While cash markets for the likes of canola and feed barley prices are suffering, futures grain markets are back in the green this morning after a bearish session yesterday.
“If you don’t design your own life plan, chances are you’ll fall into someone else’s plan. And guess what they have planned for you? Not much.” – Jim Rohn (American entrepreneur)
Barley Prices Fall with Harvest, Corn Prices
While cash markets for the likes of canola and feed barley prices are suffering, futures grain markets are back in the green this morning after a bearish session yesterday. A strong U.S. Dollar and weaker grain exports pushed December 2019 corn prices to a new contract low yesterday. For the month of August, corn prices were the biggest loser, tied with Kansas City HRW wheat prices. For context though, corn prices are still tracking nearly 4% higher than the price seen at this time a year ago. Hard red spring wheat prices also had a hard month, and notably, the December 2019 futures contract is sitting below $5 USD/bushel this morning.
Nothing much has changed on the quality front for U.S. corn and soybean crops, with yesterday’s crop progress report keeping good-to-excellent conditions at 55% for beans and raising it one point for corn to 58%.  41% of the U.S. corn crop is in the dent stage, versus the five-year average of 63% while 86% of soybean fields are setting pods, down from the seasonal average of 96%. The American spring wheat harvest is now at 55% completed, and while that’s a good jump from last week’s 38% combined, it’s well behind the 78% five-year average for this week of the harvest campaign.
On the weather front, while Hurricane Dorian is grabbing most of the headlines, some rain is also expected to fall across the Corn Belt this week. Highs are expected in the 80s (Fahrenheit) and possibly even the 90s, which, combined with moisture, should help perk up those late-planted fields.
Soybean Demand & Brazilian Competition
Yesterday, the USDA said that 179.5M bushels of soybeans were used by U.S. crushers in July.  This came in a little above the pre-report average estimate of 178.5M bushels, 0.4% above volumes used in July 2018, but up about 14% from the 157.6M bushels used in June 2019. With one month left to report in the 2018/19 marketing year, U.S. crushers have processed nearly 93% of the USDA’s target of 2.065 billion bushels. This means that just 152M bushels are needed to have been crushed in August to satisfy the USDA’s full-year forecast.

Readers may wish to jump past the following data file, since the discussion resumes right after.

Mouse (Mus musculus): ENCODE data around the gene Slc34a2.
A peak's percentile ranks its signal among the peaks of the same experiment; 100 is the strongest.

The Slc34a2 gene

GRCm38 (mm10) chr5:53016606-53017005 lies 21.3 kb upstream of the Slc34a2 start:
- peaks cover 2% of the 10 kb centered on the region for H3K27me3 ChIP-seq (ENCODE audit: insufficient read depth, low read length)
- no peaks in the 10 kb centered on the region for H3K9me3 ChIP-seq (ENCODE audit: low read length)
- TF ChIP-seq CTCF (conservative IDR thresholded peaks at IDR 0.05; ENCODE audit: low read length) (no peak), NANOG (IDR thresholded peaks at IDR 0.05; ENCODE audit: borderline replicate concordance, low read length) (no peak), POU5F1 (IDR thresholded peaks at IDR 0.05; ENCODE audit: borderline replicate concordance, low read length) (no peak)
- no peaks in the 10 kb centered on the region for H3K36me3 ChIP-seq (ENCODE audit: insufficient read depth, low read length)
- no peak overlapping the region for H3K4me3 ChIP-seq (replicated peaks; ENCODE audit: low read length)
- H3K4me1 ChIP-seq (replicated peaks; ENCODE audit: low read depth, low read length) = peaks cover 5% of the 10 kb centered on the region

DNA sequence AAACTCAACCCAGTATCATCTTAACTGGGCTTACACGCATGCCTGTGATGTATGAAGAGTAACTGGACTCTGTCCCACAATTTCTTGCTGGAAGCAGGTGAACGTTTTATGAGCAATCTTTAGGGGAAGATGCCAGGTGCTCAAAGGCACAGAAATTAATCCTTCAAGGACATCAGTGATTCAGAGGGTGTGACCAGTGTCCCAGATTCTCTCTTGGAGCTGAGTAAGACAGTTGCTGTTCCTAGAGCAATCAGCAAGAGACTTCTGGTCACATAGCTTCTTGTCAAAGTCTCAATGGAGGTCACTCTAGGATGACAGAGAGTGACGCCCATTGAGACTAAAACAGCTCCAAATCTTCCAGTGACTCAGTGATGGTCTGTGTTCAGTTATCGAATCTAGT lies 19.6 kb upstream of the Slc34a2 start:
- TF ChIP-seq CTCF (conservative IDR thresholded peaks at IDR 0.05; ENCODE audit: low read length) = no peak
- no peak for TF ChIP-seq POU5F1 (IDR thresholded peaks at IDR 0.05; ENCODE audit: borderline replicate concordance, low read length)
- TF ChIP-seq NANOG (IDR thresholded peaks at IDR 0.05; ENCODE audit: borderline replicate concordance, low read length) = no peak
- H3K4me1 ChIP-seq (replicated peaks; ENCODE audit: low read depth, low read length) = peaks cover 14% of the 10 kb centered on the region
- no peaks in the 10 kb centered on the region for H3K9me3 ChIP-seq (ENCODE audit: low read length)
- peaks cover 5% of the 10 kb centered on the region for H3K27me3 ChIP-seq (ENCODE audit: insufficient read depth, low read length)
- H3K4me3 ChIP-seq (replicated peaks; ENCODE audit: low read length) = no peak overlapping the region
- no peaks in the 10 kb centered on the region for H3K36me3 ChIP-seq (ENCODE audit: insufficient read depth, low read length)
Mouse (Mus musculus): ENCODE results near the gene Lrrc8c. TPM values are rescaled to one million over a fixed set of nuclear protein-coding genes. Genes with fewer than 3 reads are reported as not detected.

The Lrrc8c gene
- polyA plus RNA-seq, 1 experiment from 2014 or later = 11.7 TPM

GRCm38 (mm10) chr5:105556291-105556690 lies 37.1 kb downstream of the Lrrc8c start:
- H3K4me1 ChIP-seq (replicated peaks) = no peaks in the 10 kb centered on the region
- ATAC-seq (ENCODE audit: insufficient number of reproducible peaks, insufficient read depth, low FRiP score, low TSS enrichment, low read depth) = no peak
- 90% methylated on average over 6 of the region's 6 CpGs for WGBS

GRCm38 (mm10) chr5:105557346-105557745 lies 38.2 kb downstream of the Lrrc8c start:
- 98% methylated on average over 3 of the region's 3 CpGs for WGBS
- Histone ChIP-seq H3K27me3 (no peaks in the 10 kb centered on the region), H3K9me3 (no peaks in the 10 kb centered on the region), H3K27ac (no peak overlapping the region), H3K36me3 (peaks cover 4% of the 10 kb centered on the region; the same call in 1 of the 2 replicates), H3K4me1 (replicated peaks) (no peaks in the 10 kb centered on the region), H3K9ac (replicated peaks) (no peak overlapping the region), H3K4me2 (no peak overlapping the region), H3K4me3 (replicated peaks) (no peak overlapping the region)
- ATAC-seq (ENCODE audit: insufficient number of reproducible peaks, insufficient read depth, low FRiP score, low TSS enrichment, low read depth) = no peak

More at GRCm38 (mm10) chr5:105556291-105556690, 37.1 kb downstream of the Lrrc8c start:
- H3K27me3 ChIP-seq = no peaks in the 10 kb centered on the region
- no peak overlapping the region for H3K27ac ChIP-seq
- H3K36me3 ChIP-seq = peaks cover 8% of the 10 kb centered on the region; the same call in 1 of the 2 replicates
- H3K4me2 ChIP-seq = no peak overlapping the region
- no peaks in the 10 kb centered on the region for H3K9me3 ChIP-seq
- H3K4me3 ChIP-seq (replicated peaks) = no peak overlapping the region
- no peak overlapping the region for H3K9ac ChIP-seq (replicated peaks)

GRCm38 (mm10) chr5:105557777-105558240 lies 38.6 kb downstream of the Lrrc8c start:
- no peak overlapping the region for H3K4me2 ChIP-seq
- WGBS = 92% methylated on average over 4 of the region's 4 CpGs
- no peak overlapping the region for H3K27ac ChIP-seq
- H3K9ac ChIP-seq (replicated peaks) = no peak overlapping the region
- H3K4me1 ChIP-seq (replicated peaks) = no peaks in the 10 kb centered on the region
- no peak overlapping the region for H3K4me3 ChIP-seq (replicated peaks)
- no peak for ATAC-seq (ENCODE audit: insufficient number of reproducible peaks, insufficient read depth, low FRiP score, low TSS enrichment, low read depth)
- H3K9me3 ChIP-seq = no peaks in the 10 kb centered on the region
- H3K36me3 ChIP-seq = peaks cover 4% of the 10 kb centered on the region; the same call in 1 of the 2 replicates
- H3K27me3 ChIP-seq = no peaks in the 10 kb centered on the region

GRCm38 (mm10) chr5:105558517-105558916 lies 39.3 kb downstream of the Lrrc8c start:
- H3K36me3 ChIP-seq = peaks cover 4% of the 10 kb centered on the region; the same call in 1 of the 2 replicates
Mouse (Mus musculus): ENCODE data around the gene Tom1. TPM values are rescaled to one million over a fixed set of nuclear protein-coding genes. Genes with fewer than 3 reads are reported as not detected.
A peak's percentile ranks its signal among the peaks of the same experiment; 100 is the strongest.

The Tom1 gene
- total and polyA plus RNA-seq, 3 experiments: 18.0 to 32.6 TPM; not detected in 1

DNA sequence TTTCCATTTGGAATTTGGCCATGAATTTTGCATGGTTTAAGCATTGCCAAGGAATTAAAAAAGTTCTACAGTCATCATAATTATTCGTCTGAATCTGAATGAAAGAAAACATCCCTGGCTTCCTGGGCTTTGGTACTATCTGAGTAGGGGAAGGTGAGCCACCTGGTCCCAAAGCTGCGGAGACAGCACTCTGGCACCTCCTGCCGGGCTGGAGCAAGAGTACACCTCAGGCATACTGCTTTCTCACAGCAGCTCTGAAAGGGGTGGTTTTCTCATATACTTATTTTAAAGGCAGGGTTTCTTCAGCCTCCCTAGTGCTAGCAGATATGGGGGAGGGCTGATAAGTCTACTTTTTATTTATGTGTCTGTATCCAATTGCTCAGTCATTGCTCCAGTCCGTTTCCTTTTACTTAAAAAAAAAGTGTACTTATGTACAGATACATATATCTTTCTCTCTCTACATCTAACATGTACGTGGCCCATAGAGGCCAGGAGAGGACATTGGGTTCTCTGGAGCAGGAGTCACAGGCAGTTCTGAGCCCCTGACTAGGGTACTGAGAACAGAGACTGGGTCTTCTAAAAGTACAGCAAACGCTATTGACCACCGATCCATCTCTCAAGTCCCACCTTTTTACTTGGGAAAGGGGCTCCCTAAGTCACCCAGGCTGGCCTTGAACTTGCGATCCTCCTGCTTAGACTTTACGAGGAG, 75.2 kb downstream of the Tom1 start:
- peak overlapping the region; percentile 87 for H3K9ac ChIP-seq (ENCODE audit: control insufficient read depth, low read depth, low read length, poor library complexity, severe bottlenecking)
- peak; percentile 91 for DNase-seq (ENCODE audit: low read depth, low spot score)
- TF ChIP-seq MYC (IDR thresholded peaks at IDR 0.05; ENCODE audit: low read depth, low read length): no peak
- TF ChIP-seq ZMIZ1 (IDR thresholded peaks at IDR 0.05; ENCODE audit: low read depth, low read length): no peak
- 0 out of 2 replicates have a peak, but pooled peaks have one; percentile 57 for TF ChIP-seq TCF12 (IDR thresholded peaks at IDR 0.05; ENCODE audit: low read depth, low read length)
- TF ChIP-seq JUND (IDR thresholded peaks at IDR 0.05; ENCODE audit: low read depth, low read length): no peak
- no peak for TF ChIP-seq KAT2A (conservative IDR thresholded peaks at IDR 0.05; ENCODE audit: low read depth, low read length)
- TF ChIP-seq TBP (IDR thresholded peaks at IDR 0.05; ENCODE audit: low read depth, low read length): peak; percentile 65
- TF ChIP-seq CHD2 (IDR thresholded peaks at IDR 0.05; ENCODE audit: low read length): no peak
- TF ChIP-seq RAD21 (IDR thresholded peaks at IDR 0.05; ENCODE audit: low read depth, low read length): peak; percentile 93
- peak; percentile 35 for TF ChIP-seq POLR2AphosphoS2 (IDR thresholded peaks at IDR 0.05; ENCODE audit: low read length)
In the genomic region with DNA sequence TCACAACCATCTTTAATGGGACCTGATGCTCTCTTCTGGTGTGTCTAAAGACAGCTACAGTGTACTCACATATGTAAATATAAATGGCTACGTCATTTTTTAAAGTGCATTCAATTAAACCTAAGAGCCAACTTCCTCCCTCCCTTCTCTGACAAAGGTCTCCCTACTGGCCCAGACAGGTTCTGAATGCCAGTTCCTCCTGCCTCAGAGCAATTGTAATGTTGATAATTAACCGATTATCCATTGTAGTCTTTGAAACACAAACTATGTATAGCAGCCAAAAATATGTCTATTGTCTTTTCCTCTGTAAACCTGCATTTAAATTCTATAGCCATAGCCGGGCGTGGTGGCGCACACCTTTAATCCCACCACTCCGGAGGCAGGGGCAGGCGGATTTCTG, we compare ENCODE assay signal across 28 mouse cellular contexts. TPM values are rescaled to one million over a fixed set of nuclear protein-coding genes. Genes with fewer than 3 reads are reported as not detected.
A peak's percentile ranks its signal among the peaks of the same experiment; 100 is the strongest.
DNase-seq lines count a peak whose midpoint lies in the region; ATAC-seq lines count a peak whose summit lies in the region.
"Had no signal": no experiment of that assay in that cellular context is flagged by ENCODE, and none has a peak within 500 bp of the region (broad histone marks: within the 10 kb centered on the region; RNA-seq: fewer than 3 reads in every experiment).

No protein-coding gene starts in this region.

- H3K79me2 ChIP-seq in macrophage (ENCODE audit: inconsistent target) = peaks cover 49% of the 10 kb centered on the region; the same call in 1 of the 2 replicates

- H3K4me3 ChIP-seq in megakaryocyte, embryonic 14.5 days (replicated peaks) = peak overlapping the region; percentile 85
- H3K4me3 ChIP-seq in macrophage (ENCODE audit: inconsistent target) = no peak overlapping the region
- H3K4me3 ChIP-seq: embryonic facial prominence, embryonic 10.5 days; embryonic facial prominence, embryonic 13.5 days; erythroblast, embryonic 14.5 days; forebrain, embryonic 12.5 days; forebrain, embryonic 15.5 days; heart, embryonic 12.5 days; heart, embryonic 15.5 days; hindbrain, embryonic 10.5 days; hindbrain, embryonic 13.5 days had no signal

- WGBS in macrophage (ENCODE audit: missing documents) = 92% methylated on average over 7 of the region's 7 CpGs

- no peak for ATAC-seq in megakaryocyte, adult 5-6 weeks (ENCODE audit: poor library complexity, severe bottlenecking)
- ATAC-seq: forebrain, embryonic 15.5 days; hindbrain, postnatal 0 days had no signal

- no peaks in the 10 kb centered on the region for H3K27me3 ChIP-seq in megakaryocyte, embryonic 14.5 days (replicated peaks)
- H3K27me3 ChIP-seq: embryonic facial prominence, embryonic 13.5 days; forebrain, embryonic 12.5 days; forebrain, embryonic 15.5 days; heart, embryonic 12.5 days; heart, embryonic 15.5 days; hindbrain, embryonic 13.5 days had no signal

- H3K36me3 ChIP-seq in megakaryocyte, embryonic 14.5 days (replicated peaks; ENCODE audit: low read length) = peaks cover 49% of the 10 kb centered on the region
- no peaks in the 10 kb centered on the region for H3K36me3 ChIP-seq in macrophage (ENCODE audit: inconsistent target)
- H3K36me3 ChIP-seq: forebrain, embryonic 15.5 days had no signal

Staying in soybeans, AgRural is estimating that Brazil’s soybean acreage for the 2019/20 crop year will grow by only 1.1% from last year, down from the 10-year average of 5.2% annualized growth rate. As Brazilian farmers will start seeding their 2019 soybeans in a few weeks, this increase still means a new record of nearly 90M acres will get seeded. From a weather standpoint, the Brazilian National Weather Service (Inmet) is expecting below-average precipitation for September in major-producing central states (Mato Grosso, Mato Grosso do Sul, Goias, Tocantins, & Para) but average rains are expected to return in October. 
For August, Brazil shipped out 5.33 MMT of soybeans, well below August 2018’s exports of more than 8 MMT.  As mentioned in last Friday’s FarmLead Breakfast Brief, Brazil seems to be running out of exportable soybean supplies and China will be holding its breath, looking for both good weather in Brazil but also elsewhere to find their soybeans in 4Q2019. That said, data released yesterday showed that American soybean inspections for the week ending August 29 were 1.28 MMT, the most for that week in the last 25 years!  This comes as new 15% U.S. imports tariffs on about $115B worth of Chinese goods went into effect this past Sunday.  On a related note, China announced on Monday that it had filed a case at the WTO against the U.S. regarding the additional tariff.